Dealing with Envy: Second Cup

     
 
The second cup of a two-courses article. Click here for the first cup.

It isn't Greener on the Other Side

We have this old espresso machine; single serving and makes great coffee when enough gallons of milk and sugar are added into it. As I prepared his Excellency's coffee, I heard the neighbors' voices, and the it's thought about them drove my envy awry.

My neighbors next door consists of four households sharing a 200 meter-square house amongst twelve of its members. The adults are all unemployed, and live off the Timekeeper's charity. Their children can barely make it through high-school, much less even think about going to college.

My neighbors might hear the sounds that our beat espresso machine makes every morning. They might hear us talk about how strong or bitter was our coffee. They might even be able to smell the distinct and rurally-rare scent of a cup of Java, frothing with cream and love.

But they might never know how it actually tastes. Imagine their envy.

Let's say that one day I felt nice from too much white guilt, and decided to share my coffee with the folks living next door. On that day, I'd either spend my entire coffee stock on them, or pay a very expensive electric bill by the end of the month. Either I share the coffee and forget about ever having it again (until I restock from Aceh and Jakarta), or that I mesmerize its essence a little longer, be grateful for yet another morning starting with that kind of excellence, say cheers and sip.

Epiphany in Every Cup

The conflict between keeping and giving my coffee to the tribe next door suddenly made my envy in Anggi seem trivial. Generosity and resources have their limits, and people do take each other for granted or might not even enjoy coffee like the Timekeeper and I. So even if I stretched all my resources thin, I really shouldn't be walking on the street offering coffee to the entire village, or sanatorium.

By having my coffee today doesn't necessarily mean that I'm stingy or insensitive to the neighbors (I'm not flaunting about it elsewhere, aright?), it's just what I'm able to afford for the time being. Maybe tomorrow Anggi's going to have it instead of me. Who knows?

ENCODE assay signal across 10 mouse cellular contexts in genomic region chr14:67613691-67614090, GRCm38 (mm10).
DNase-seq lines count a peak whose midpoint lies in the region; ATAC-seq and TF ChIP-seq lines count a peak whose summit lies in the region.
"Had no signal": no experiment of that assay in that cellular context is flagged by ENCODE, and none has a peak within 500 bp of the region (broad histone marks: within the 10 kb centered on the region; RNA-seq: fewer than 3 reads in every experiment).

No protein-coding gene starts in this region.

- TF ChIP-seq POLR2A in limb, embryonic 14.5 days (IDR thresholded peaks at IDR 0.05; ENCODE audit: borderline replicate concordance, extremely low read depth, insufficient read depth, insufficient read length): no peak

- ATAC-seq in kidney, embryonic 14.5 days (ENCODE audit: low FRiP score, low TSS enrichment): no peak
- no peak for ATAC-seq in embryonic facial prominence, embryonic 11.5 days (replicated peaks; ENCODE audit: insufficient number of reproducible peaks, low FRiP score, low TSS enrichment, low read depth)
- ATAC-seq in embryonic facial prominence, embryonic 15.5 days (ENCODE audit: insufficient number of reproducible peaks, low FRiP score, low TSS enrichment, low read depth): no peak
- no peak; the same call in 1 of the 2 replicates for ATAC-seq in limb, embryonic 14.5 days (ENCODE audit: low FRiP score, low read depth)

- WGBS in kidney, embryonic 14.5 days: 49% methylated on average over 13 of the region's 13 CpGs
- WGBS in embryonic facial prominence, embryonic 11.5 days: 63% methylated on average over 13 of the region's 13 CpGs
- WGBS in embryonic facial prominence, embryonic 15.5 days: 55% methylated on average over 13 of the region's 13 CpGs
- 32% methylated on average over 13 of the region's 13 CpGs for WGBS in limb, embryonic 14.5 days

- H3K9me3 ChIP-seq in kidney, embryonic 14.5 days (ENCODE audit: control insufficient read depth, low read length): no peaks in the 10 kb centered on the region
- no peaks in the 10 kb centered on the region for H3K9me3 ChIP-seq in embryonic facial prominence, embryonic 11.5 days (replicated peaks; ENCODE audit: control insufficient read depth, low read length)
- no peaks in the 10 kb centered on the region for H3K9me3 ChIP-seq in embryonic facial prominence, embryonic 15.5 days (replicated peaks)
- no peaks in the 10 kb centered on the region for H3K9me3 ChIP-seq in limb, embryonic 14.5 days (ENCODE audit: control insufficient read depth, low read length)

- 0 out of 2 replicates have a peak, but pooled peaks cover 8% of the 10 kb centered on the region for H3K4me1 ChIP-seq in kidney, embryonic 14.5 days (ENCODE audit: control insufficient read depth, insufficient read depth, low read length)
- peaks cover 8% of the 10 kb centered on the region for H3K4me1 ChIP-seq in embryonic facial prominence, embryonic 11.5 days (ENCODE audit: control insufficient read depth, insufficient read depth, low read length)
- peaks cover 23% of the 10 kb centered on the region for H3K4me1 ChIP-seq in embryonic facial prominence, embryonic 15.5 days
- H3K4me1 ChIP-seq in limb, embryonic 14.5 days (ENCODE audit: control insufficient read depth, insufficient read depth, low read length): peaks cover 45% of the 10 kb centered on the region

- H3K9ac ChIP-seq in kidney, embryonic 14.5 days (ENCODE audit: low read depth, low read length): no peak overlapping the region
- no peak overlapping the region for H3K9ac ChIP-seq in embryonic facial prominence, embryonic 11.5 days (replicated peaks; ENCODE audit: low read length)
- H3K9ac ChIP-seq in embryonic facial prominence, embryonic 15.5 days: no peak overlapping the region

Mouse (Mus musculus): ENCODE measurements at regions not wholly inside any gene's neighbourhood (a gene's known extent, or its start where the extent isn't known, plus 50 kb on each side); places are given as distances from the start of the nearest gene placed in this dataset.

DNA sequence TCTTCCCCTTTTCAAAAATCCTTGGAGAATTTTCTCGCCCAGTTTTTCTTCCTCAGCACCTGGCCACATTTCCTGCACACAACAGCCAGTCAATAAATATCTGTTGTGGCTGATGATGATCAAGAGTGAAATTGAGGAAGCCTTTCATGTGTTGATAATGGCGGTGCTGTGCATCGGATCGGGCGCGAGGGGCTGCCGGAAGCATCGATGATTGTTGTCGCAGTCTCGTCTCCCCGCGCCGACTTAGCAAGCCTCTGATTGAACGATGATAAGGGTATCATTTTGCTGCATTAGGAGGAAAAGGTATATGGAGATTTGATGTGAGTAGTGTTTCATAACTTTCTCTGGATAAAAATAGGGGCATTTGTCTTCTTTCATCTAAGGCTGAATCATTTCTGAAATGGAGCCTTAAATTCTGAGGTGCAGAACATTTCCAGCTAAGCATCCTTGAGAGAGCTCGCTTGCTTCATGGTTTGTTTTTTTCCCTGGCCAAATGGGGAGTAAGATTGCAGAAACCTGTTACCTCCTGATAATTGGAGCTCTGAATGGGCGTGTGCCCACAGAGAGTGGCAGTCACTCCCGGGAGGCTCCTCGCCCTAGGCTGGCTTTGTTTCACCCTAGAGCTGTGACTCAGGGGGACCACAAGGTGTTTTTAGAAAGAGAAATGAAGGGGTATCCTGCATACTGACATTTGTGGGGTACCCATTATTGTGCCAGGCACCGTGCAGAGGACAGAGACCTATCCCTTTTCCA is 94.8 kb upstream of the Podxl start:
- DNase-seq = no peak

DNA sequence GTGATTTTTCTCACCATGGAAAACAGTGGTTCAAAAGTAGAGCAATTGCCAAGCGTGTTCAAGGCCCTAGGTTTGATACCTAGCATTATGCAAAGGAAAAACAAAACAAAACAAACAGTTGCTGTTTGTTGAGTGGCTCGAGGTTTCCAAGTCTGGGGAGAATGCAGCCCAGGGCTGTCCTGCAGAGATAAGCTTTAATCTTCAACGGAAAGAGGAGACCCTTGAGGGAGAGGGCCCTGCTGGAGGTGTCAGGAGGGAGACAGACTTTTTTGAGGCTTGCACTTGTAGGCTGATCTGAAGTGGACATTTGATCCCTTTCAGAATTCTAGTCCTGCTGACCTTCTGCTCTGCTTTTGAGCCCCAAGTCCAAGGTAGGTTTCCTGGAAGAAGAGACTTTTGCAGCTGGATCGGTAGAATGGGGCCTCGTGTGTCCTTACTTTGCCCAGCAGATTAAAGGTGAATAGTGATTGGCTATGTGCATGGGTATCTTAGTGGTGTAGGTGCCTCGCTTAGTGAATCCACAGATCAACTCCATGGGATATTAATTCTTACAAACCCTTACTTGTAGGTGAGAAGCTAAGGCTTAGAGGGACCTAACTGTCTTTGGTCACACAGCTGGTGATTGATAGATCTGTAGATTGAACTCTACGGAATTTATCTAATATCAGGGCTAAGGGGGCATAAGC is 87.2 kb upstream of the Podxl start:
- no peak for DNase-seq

[Besides, his success is causing the kind of euphoria that only Acehnese ganja can give; which is not a bad thing on its own, but in the formation of his future challenges. Anggi can kiss every single one of his small and simpler life-goals goodbye, because from now on, he's got to climb higher achievement mountains. Like lengthy feature films, or campaigning for the legalization of cinema in Saudi. Or signing contracts. Scary, man.]

Heck I'm a severe underachiever to think that my brother's career is a fuss compared to my own barely robust blogging life. I get ecstatic over menial things like blog traffics and readership. If you are one of the thirty readers who come here every time I post, then consider yourself the best readers in the world from eyes of this blogger.

If Anggi's goal next year is to have million movie viewers, then that's the only right goal for him. It won't make much sense if he expects 30 readers to come to his blog, not only because he doesn't have one, but also because that's just not his cup of coffee.

Disparity of Luck, Brings Disparity of Wealth, Resulting in Disparity of Goals.
When it comes to the dispersion of wealth and luck, it's a waste of time and energy trying to equate the amount received by all, rather than spend it in making the personal effort to tempt abundance by being grateful for what we already have. And we do have plenty. A simple life. A steady routine. Absence of judgmental relatives.

As far as I'm concerned, I'm the one enjoying early morning routines with a cup of well-made coffee, in the company of someone who has proven himself consistently loyal and loving. Yes, to me.

With whom I shared these thoughts with, by the way, and responded perfectly to be placed here, as this article's conclusion, "You look upwards only in matters that enrich your soul and mind, look downwards in matters that satiate your body. The body is meant only to be a vessel, not the destination, for which the mind should reach and the soul should transcend."

Hence, instead of the tired Not-said-by-Antoinette proverb, I'd say,


Cheers, mates.

 
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